Yorkshire ArtSpace is a project established to provide studio space for artists which opened in October 2001 at the Persistence Works building in Sheffield, South Yorkshire, England. It occupies a key site at the termination of Furnival Street, forming a main elevation to Brown Street, the main street of the city's Cultural Industries Quarter.

Access Space an open digital arts lab in Sheffield in the United Kingdom

Access Space is an open digital arts lab in Sheffield in the United Kingdom. It is the longest running free media lab in the UK, practising and promoting sustainability through re-use of technology. The lab is funded by the Arts Council of England, the European Social Fund of the European Union, and the National Lottery of the UK.

Cultural Industries Quarter

The Cultural Industries Quarter is a district in the city centre of Sheffield, England, and one of the eleven Quarters designated in the 1994 City Centre Strategy. It is roughly triangular in shape, and is bound by Howard Street, Sheaf Square and Suffolk Road to the north-east, St Mary's Road to the south and Eyre Street and Arundel Gate to the north-west, with Granville Square in the south-east. The name given reflects the intention to create a cluster of music, film and science-based businesses in the area. Businesses based in the area include:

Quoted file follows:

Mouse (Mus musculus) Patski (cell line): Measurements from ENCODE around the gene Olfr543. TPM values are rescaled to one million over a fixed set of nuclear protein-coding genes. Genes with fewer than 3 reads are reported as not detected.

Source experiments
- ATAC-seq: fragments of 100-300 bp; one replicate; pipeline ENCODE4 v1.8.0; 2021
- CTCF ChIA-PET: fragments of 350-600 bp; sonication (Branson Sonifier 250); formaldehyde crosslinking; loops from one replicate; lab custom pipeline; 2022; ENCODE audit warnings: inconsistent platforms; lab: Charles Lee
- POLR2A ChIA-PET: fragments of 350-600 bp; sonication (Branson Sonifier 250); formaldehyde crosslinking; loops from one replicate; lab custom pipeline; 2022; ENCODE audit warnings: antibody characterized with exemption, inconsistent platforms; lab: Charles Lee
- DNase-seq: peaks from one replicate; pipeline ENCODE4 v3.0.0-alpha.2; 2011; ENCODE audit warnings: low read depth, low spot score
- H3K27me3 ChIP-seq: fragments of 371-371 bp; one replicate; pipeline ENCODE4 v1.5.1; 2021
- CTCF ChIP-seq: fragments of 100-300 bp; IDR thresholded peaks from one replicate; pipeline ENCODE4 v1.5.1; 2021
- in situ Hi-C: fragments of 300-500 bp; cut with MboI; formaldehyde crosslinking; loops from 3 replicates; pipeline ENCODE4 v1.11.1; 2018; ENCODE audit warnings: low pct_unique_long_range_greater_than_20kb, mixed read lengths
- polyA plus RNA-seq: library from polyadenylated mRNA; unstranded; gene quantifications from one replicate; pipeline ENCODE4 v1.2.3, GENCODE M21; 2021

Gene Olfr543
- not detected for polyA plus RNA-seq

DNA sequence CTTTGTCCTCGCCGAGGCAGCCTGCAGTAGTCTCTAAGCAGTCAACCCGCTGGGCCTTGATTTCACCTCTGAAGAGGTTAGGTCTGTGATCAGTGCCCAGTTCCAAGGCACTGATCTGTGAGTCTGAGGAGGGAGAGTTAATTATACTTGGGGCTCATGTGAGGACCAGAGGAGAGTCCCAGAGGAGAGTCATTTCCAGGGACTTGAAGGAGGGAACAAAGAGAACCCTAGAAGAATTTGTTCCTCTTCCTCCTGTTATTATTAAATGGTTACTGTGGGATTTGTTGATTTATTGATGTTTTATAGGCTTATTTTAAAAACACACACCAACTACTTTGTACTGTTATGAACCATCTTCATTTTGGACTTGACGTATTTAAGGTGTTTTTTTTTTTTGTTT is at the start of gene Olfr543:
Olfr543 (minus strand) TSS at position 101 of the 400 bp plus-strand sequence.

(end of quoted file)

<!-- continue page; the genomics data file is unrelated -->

Various initiatives/shows exist throughout the year to showcase the work of local Sheffield, Yorkshire and Derbyshire artists - amateur through to professional. Amongst these are "Open Up Sheffield", "Art in the Gardens" (held in Sheffield Botanical Gardens in September) and the Great Sheffield Art Show, previously held on the first weekend in July at the Octagon Centre in Sheffield, now held later in the year at the Millennium Gallery